Zaha Hadid's style and design philosophy
Zaha Hadid's early biography
Anyone who has passed the London Olympic Aquatic Centre would recognise the stamp of Zaha Hadid’s style. The Iraqi-born British architect is known for being a rare woman on a male-dominated podium. Her accolades included a Royal Gold Medal for architecture – the first one to be awarded to a woman in its 167-year history – and two Stirling Prizes, to name just a couple.
Zaha Hadid’s style was born early in her career, as she planned a famous design for The Peak, in Hong Kong. It was to be a deconstructed, horizontal skyscraper, turning heads in the architecture world. Unfortunately the concept – and most of her radical '80s and early '90s designs – including the Kurfürstendamm in Berlin and the Düsseldorf Art and Media Centre, were never brought to life. They were considered too avant-garde to be taken beyond sketches, and she started to gain a reputation as a "paper architect".
Zaha Hadid’s later work
Her public buildings are often described as dynamic, as if they're a freeze-frame of an action shot. Zaha Hadid's style embraces striking lines, sometimes bold with expressive curves; other times brutalist in essence. Her first commissioned work was the Vitra Fire Station in 1994, followed shortly by the geometric shape of the Contemporary Arts Centre in Cincinnati and the alien-esque concrete structure of the Phaeno Science Centre in Wolfsburg, Germany. More recent productions include the Evelyn Grace Academy in Brixton, which won her the 2011 Stirling Prize, and the vividly expressive Heydar Aliyev Center in Baku, Azerbaijan.
Her firm, established in 2006, has a wide portfolio beyond the walls of architecture including accessories, jewellery, interiors, exhibition and set design. She’s also created limited-edition furniture fit for a truly luxury lifestyle, like the well-loved Le-a Table, born of a collaboration between Zaha Hadid Design and Leblon Delienne. The sculptural fibreglass coffee table was inspired by Princess Leia's iconic hairstyle in the Star Wars film franchise.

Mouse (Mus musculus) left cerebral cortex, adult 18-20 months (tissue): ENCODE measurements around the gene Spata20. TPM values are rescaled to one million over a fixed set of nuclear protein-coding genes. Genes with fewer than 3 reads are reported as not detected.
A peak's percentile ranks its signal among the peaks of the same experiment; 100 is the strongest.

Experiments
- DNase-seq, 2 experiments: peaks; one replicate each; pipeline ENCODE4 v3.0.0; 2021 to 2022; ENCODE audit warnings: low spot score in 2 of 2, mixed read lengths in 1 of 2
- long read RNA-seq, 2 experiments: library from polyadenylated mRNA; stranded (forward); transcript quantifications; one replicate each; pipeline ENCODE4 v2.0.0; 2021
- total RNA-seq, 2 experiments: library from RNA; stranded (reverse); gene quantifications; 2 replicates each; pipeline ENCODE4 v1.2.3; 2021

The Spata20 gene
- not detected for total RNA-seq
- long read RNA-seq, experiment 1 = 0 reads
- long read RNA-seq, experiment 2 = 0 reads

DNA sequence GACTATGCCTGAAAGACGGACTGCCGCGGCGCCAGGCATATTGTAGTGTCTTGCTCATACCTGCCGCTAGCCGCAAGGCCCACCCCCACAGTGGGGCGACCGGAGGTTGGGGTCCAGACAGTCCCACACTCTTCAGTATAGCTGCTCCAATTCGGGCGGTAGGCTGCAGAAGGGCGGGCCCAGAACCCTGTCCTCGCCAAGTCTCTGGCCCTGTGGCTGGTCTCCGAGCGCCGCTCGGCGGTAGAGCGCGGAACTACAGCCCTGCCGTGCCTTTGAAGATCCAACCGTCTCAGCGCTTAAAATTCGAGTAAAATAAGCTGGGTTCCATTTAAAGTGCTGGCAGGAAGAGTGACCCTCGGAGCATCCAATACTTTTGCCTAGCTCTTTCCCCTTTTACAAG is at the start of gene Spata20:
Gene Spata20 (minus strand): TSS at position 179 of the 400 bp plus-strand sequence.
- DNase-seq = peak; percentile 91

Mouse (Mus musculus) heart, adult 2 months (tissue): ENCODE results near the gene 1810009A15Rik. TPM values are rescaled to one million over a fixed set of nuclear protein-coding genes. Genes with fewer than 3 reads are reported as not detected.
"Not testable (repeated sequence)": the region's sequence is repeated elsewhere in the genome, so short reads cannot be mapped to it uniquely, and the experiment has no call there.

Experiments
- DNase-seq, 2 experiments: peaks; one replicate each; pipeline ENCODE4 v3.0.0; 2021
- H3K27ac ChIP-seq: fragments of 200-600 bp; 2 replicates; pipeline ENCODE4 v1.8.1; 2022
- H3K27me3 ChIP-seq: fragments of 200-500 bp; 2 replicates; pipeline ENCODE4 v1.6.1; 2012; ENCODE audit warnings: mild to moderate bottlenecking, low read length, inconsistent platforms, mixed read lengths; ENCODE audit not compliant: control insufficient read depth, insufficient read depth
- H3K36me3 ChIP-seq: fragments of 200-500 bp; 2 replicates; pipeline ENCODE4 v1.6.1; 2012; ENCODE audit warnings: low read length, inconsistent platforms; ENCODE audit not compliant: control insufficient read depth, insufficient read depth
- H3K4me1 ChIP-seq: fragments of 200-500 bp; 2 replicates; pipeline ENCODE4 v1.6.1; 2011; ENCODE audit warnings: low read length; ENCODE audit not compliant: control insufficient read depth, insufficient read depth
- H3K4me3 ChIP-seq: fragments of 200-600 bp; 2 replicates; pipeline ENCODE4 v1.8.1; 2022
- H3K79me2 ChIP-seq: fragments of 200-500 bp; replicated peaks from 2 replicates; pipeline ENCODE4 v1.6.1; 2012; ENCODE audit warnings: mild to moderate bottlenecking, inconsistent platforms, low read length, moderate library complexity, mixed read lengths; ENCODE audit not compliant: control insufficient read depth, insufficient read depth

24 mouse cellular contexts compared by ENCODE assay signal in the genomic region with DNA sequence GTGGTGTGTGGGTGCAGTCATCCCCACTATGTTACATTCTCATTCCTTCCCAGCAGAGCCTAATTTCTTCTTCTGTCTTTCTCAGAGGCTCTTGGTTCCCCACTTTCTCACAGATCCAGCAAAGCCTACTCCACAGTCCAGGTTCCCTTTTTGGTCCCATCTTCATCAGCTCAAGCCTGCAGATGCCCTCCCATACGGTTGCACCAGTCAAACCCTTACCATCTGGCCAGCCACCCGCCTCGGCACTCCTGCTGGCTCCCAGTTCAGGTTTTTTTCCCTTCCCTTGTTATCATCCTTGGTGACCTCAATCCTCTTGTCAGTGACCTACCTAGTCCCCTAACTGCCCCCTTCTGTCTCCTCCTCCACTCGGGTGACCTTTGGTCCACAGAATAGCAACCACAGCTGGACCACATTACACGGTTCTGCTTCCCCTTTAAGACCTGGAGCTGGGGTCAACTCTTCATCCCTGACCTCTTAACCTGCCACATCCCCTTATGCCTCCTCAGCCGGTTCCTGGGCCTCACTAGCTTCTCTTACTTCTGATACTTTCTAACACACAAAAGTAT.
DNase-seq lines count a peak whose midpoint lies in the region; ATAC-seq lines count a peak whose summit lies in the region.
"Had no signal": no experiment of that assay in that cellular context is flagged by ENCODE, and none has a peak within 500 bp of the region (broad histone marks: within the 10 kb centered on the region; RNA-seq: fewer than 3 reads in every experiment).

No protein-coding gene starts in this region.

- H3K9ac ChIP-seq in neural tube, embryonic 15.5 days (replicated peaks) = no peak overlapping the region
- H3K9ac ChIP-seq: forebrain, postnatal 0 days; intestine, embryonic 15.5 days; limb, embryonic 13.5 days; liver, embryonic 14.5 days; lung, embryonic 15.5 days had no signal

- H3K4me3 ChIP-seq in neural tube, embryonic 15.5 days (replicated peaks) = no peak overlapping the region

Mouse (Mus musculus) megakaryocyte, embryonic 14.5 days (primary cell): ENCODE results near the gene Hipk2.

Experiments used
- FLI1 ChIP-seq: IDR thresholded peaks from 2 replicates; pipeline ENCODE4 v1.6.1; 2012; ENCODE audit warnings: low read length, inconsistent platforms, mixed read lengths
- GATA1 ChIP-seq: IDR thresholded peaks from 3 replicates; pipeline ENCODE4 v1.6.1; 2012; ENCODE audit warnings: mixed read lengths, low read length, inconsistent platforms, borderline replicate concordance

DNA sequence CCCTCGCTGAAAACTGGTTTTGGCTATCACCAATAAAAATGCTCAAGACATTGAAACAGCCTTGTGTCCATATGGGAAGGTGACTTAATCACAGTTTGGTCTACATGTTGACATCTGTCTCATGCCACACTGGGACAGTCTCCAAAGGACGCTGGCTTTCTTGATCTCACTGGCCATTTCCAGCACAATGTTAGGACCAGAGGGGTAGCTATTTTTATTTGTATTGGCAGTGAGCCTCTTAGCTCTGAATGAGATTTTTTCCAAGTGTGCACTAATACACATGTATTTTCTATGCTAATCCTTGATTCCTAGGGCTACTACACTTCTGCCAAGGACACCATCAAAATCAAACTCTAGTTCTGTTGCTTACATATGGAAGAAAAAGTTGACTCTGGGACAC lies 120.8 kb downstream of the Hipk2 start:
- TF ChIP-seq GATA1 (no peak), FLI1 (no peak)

Zaha Hadid’s design philosophy
Hadid stated that her architectural designs were not intended as a personal stamp on the world, or an act of self-indulgence. Rather, addressing 21st-century challenges and opportunities is the cornerstone to Zaha Hadid’s style and creations.
Architecture, she claimed, "must contribute to society's progress and ultimately to our individual and collective wellbeing." The buildings born of her vision and the collective genius of her firm Zaha Hadid Architects, may sometimes seem fantastical, triumphant and even a bit loud, but they all stem from architecture’s base function – to facilitate and even perform everyday life.
This successful architect is a polarising figure, with outspoken suggestions to pedestrianise vast swathes of London, a plan which aims to alleviate problems such as pollution and road safety. Plans by Zaha Hadid Architects for two soaring towers in Vauxhall have also had their fair share of opposition, as well as support.
Whether it's for her more controversial designs, her unrealised dreams or her masterpieces which have come to fruition, Zaha Hadid’s style is rightly globally recognised, and she has obtained legendary status since her death in March 2016.